Wake parents plead to board: Don’t reassign our children
Wake County parents warned Wednesday night that shuffling their children to different schools next year could have negative impacts that kids carry the rest of their lives.
The new student enrollment plan would move thousands of kids to different schools for the 2019-20 school year, particularly affecting families in western Wake. With the final vote scheduled for Nov. 20, 31 parents and students used Wednes- day’s school board public hearing to make sometimes emotional arguments against reassigning students.
“Over the next few years as our pediatricians start seeing more and more cases of self harm and other effects, I want this board to recognize your role in doing it through the disruption you’re creating in their everyday life,” said Paul Kouroupas, a Cary parent whose child faces reassignment. His comments were met with applause from the crowd.
Much of the plan involves filling four new schools: Green Level High and Alston Ridge Middle in Cary, Parkside Elementary in Morrisville and Southeast Raleigh Elementary. The plan also recommends opening Alston Ridge Middle and Parkside Elementary on a year-round calendar and converting East Cary Middle to a traditional calendar.
Some changes have been made since the first draft of the plan was presented by student assignment staff in August. Staff added more changes Wednesday to calendar-application schools for Swift Creek Elementary, Yates Mill Elementary and Dillard Drive Middle.
Student assignment staff also proposed that students whose calendar-application school is being changed would be allowed to “grandfather” at their current school if they give up bus service and provide
their own transportation.
The school board approved its own changes Wednesday, including allowing current students at Green Hope and Hortons Creek elementary schools to stay instead of being reassigned to Parkside Elementary. But they’d have to provide their own transportation if they stay.
But other students being reassigned to Parkside, including everyone from Cedar Fork Elementary, would get Pleasant Grove Elementary as their traditional-calendar application school. They would get neighborhood bus service if they take this option.
The board also agreed that current sixth-grade students being reassigned to Alston Ridge Middle can stay at their current school for two years if they have an older sibling who is also not leaving the school. Staff had only recommended letting the younger sibling stay for a year at the current middle school with the older sibling.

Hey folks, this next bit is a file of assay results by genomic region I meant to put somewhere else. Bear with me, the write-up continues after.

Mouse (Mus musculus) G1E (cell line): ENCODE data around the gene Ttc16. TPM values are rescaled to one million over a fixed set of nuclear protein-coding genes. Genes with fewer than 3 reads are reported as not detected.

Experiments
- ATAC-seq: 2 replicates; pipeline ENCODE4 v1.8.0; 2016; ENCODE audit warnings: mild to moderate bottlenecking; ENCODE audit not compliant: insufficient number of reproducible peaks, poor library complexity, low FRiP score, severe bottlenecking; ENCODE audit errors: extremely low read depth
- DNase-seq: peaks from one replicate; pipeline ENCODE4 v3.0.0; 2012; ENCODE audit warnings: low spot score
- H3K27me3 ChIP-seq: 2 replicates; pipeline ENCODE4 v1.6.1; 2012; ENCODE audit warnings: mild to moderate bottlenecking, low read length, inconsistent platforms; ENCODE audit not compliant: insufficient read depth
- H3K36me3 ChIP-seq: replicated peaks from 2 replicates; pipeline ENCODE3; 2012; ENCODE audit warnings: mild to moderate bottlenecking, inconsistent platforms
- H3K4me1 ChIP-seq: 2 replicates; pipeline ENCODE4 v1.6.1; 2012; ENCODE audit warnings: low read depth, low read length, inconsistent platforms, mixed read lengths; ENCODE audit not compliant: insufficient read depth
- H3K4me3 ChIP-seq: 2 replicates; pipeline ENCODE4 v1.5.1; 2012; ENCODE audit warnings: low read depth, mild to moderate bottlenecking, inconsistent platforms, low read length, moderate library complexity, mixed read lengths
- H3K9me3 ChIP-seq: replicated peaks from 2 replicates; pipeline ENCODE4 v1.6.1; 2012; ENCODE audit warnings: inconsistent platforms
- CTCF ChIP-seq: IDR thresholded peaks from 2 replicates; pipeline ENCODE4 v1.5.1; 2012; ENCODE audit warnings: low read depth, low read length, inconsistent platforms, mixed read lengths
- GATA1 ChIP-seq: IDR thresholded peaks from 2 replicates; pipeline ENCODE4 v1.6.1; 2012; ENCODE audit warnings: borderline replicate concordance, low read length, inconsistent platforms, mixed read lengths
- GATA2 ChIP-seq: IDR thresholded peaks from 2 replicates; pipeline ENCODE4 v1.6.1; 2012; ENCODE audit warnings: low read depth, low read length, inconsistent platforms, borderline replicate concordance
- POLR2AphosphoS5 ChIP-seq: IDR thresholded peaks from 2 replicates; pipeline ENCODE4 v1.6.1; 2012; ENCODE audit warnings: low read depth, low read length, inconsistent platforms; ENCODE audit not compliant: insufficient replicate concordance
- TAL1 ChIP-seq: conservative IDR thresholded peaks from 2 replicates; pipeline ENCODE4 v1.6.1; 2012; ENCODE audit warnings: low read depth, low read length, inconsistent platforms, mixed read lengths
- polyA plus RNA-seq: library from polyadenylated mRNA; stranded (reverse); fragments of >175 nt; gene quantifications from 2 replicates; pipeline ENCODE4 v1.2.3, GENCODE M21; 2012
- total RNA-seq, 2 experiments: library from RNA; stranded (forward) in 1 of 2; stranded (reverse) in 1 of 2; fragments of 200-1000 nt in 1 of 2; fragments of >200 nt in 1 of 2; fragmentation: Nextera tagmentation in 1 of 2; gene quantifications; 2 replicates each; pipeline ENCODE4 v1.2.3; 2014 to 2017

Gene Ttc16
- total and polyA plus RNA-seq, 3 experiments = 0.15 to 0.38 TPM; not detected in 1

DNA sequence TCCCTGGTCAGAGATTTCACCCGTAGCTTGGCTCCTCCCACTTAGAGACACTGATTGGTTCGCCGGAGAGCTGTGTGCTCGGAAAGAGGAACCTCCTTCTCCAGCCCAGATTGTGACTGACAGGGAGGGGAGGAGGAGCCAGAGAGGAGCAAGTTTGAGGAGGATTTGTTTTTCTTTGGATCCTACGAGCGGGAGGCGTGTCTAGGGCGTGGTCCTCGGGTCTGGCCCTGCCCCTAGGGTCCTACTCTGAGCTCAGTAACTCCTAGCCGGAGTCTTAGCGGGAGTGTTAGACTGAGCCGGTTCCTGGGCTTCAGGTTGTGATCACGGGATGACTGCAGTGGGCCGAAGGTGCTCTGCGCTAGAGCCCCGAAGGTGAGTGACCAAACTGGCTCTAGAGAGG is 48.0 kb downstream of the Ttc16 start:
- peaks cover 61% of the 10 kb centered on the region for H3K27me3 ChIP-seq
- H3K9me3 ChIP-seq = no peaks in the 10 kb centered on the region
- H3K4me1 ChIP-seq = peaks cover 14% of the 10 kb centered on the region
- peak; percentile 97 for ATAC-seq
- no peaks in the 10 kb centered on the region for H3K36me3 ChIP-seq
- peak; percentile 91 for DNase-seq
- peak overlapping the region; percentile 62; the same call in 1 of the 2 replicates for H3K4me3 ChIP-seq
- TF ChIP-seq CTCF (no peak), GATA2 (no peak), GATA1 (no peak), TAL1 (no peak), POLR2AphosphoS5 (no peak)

The change came after several parents at Davis Drive Middle urged the board on Wednesday to either not move them to Alston Ridge Middle or expand who could grandfather.
“You’re creating more instability than is necessary, and it’s going to affect our children negatively,” said Tatia Markland, a Davis Drive parent.
But some of the most-requested changes from parents are still included in the reassignment plan.
The plan would still move students from the Cameron Pond community in Cary out of Mills Park middle and elementary schools. Families argue that they live within walking distance of the Mills Park schools, which assignment staff say are too crowded.
An effort Wednesday to postpone the Cameron Pond move for a year fell short when board member Lindsay Mahaffey couldn’t get enough support. Several Cameron Pond speakers urged the board to reconsider because they said moving their small community wouldn’t do much to relieve crowding at Mills Park.
“Please impact as few students as possible,” said Brenda Nichols, a Cameron Pond parent.
Board members also discussed but didn’t act Wednesday on requests for changes from parents at Reedy Creek Middle and East Cary Middle. Staff want to move hundreds of students out of Reedy Creek Middle to free up magnet seats and to fill up East Cary Middle.
Speakers said too many students are being moved, which could cost Reedy Creek funding for teaching positions if it can’t replace the students who are leaving. Staff said there’s a plan to increase marketing for the school.
“The numbers don’t indicate a rush to take so many of us away,” said Jenn Smith, a Reedy Creek parent.
Several speakers from East Cary Middle urged the board to leave the school on a year-round calendar. Staff say the school isn’t attracting enough students on a year-round calendar, but parents said the problem is other issues such as the condition of the campus and the early start time.
“You just had an election,” said Leslie Douglas, an East Cary parent. “You all have to remember the first time you chose to run for school board. It wasn’t to redistrict students or uproot them.”
At the request of school board member Keith Sutton, staff will look at whether East Cary can simultaneously operate both a year-round calendar and a traditional calendar.
“We’re clearly hearing parents from two schools asking us to keep them the way they are,” said school board chairwoman Monika Johnson-Hostler.
Families who had fought the plan to open Parkside Elementary on a year-round calendar said Wednesday they’re no longer asking for it to open on a traditional calendar. But they asked the board to give closer traditional-calendar options than Pleasant Grove.
“There is not an element of family life that is not disrupted by an hour commute one way,” said Anne Robottt, a Morrisville parent whose child could be moved to Parkside.
Carter Brady, a fifth-grade student at Mills Park Elementary School, urges the Wake County school board on Sept. 4 in Cary not to move his neighborhood to different schools for the 2019-20 school year.